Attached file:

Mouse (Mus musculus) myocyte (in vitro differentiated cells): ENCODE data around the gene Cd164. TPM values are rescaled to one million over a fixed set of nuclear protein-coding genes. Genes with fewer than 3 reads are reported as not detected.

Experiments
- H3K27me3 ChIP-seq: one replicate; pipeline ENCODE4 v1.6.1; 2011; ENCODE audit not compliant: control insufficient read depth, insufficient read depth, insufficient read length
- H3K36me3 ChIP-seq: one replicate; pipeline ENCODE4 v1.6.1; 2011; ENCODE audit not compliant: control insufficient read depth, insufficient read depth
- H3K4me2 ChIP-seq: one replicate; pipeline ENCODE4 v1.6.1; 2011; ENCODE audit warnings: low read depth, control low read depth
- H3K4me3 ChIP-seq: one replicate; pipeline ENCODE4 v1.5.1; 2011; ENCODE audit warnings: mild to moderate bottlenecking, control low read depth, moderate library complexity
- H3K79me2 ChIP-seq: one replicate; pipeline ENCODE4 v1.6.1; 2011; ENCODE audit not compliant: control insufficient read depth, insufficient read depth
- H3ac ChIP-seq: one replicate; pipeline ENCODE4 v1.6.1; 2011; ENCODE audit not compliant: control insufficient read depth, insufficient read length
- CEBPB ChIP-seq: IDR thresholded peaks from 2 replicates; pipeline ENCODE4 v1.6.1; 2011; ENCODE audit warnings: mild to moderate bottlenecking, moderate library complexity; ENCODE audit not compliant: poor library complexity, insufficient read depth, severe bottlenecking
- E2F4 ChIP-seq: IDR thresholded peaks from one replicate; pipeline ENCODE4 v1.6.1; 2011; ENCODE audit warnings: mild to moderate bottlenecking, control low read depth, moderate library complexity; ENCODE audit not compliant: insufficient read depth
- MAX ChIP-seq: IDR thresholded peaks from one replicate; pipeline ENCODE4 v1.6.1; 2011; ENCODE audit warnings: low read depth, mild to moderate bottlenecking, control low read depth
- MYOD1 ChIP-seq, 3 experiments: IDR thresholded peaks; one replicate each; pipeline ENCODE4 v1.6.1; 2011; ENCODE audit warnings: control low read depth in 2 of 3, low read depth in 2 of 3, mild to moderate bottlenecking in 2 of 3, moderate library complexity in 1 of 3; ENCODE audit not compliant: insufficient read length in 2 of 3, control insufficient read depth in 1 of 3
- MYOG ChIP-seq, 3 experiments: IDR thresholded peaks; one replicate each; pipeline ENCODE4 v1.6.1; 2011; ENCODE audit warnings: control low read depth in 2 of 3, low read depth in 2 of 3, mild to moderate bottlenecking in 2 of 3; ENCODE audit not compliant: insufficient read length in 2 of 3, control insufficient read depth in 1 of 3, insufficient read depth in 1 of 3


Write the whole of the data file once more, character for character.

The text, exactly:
Mouse (Mus musculus) myocyte (in vitro differentiated cells): ENCODE data around the gene Cd164. TPM values are rescaled to one million over a fixed set of nuclear protein-coding genes. Genes with fewer than 3 reads are reported as not detected.

Experiments
- H3K27me3 ChIP-seq: one replicate; pipeline ENCODE4 v1.6.1; 2011; ENCODE audit not compliant: control insufficient read depth, insufficient read depth, insufficient read length
- H3K36me3 ChIP-seq: one replicate; pipeline ENCODE4 v1.6.1; 2011; ENCODE audit not compliant: control insufficient read depth, insufficient read depth
- H3K4me2 ChIP-seq: one replicate; pipeline ENCODE4 v1.6.1; 2011; ENCODE audit warnings: low read depth, control low read depth
- H3K4me3 ChIP-seq: one replicate; pipeline ENCODE4 v1.5.1; 2011; ENCODE audit warnings: mild to moderate bottlenecking, control low read depth, moderate library complexity
- H3K79me2 ChIP-seq: one replicate; pipeline ENCODE4 v1.6.1; 2011; ENCODE audit not compliant: control insufficient read depth, insufficient read depth
- H3ac ChIP-seq: one replicate; pipeline ENCODE4 v1.6.1; 2011; ENCODE audit not compliant: control insufficient read depth, insufficient read length
- CEBPB ChIP-seq: IDR thresholded peaks from 2 replicates; pipeline ENCODE4 v1.6.1; 2011; ENCODE audit warnings: mild to moderate bottlenecking, moderate library complexity; ENCODE audit not compliant: poor library complexity, insufficient read depth, severe bottlenecking
- E2F4 ChIP-seq: IDR thresholded peaks from one replicate; pipeline ENCODE4 v1.6.1; 2011; ENCODE audit warnings: mild to moderate bottlenecking, control low read depth, moderate library complexity; ENCODE audit not compliant: insufficient read depth
- MAX ChIP-seq: IDR thresholded peaks from one replicate; pipeline ENCODE4 v1.6.1; 2011; ENCODE audit warnings: low read depth, mild to moderate bottlenecking, control low read depth
- MYOD1 ChIP-seq, 3 experiments: IDR thresholded peaks; one replicate each; pipeline ENCODE4 v1.6.1; 2011; ENCODE audit warnings: control low read depth in 2 of 3, low read depth in 2 of 3, mild to moderate bottlenecking in 2 of 3, moderate library complexity in 1 of 3; ENCODE audit not compliant: insufficient read length in 2 of 3, control insufficient read depth in 1 of 3
- MYOG ChIP-seq, 3 experiments: IDR thresholded peaks; one replicate each; pipeline ENCODE4 v1.6.1; 2011; ENCODE audit warnings: control low read depth in 2 of 3, low read depth in 2 of 3, mild to moderate bottlenecking in 2 of 3; ENCODE audit not compliant: insufficient read length in 2 of 3, control insufficient read depth in 1 of 3, insufficient read depth in 1 of 3